DETROIT – General Motors said Wednesday that a new electric vehicle battery plant built in Ohio has begun producing cells, which could help customers qualify for federal tax credits.
The joint venture plant near Warren, Ohio, is focused on training as it prepares to ramp up manufacturing. A company spokeswoman said it was producing cells but not yet shipping them. They will go in vehicles equipped with GM’s Ultium batteries, which currently include Hummer EVs, Chevrolet Silverado EV pickup trucks and the Cadillac Lyriq electric SUV.
Eventually, however, the plant is expected to help GM’s electric vehicles meet the requirements for a federal tax credit of $7,500 per vehicle.
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Under the recently enacted Inflation Reduction Act, electric vehicles and their batteries must be manufactured in North America to earn the credit. Battery minerals must also be mined or recycled on the mainland, otherwise half of the tax credit would be lost. And the batteries can’t have components from China, another tough hurdle.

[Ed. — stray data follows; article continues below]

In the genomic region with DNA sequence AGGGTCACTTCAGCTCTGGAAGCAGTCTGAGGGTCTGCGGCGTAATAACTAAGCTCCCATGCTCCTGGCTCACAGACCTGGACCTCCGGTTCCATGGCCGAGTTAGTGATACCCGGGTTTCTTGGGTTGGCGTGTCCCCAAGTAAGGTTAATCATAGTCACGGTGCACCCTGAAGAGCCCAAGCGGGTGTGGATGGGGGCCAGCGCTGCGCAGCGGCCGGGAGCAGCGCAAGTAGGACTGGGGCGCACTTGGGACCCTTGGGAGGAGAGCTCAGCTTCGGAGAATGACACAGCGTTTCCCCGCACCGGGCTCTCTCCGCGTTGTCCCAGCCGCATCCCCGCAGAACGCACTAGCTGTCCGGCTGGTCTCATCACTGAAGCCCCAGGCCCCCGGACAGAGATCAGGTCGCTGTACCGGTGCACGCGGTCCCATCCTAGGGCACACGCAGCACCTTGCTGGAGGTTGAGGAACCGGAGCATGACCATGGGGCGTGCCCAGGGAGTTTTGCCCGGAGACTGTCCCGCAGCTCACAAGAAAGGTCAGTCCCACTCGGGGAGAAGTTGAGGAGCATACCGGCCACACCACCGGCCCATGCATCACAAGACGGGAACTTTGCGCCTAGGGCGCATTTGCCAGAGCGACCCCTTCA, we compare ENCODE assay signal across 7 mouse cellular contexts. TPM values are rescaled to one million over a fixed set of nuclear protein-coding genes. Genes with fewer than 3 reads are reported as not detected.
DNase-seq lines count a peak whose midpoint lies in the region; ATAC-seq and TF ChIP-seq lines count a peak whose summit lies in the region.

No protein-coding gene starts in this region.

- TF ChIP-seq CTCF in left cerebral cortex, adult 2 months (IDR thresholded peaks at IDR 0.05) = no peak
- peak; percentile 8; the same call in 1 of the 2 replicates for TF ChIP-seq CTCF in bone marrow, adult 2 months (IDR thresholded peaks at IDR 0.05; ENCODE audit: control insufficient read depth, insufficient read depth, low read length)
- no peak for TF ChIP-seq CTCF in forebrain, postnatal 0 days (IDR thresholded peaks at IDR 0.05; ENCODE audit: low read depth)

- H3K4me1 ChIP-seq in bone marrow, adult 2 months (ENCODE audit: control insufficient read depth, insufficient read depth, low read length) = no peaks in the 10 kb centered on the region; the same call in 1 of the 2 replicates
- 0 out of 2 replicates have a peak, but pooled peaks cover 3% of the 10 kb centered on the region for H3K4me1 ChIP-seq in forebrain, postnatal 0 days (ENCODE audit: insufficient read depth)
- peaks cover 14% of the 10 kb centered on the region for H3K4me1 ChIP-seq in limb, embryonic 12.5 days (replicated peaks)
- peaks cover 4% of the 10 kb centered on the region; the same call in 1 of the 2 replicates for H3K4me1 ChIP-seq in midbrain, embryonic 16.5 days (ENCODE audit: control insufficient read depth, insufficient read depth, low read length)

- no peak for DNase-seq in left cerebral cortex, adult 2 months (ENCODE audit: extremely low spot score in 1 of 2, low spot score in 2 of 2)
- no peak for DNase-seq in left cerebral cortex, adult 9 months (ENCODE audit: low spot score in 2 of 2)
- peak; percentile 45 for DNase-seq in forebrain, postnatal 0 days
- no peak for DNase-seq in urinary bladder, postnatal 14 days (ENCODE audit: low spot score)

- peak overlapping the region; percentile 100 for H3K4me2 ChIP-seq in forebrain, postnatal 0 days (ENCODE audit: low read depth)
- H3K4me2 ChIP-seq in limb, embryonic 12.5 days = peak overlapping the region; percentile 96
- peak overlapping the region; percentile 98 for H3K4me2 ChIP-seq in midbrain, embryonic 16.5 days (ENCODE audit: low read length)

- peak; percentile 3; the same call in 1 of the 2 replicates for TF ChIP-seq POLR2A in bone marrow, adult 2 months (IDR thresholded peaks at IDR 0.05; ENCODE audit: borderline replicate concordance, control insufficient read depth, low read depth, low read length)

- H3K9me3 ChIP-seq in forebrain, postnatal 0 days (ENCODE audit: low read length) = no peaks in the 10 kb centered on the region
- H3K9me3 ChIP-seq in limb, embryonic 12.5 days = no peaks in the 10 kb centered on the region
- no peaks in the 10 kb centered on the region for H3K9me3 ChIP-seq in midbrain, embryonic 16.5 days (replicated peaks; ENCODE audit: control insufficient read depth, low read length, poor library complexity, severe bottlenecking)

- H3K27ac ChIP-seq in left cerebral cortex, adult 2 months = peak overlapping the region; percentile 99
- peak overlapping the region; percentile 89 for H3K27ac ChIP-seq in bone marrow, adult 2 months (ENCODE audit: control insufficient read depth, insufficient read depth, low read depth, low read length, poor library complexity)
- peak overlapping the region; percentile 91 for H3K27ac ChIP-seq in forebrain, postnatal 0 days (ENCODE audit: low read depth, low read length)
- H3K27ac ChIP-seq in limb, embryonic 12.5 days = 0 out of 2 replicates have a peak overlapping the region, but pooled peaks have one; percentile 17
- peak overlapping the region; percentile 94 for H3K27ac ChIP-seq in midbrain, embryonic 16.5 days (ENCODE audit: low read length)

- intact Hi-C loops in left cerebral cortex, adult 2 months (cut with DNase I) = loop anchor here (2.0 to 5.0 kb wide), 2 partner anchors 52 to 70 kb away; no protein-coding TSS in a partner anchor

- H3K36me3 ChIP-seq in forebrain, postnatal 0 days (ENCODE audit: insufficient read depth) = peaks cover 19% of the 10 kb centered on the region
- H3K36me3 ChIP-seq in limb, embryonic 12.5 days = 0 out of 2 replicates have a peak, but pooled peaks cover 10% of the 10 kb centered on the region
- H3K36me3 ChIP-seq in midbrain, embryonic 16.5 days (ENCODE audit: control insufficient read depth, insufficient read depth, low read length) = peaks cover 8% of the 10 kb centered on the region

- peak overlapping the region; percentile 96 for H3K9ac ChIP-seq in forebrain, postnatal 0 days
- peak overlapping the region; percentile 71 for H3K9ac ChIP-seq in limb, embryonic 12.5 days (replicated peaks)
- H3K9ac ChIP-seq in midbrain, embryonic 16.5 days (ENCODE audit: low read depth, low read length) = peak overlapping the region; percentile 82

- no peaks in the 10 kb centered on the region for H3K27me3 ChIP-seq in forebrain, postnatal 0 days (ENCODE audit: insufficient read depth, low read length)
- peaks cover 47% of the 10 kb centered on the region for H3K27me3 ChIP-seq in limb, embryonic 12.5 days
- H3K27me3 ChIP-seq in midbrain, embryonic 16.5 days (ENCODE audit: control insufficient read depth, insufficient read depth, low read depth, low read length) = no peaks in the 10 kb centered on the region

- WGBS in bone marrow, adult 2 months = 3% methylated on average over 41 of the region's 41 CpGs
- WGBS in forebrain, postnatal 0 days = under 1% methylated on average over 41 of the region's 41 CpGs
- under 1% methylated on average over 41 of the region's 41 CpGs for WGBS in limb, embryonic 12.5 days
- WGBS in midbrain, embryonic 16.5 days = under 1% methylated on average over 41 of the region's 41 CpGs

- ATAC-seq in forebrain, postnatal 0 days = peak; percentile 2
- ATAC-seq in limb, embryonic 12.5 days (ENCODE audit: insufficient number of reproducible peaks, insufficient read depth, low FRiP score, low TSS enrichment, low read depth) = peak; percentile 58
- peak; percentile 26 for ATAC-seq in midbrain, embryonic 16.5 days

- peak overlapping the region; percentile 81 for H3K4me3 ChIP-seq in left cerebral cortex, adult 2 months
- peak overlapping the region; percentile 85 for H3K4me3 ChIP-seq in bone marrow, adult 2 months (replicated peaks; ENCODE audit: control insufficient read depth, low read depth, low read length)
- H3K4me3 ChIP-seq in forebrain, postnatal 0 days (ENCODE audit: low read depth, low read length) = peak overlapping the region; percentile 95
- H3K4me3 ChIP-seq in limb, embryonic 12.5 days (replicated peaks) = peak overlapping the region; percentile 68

The requirements are designed to build a North American supply chain for electric vehicles so that the country is not dependent on China and other overseas countries.
GM says it is working to meet the requirements. The Ohio plant built with battery maker LG Energy Solution is a step toward securing the credits, which are key to boosting sales of electric vehicles. No automaker wants to market electric vehicles that cost $7,500 more than the competition.
The $2.3 billion, 2.8 million square foot battery plant now employs 800 people and will eventually have 1,300. The plant is near Lordstown, Ohio, where GM shut down a huge small car assembly plant.
GM aims to make only electric passenger vehicles by 2035, and CEO Mary Barra has pledged to overthrow Tesla as the top seller of electric vehicles by the middle of this decade.
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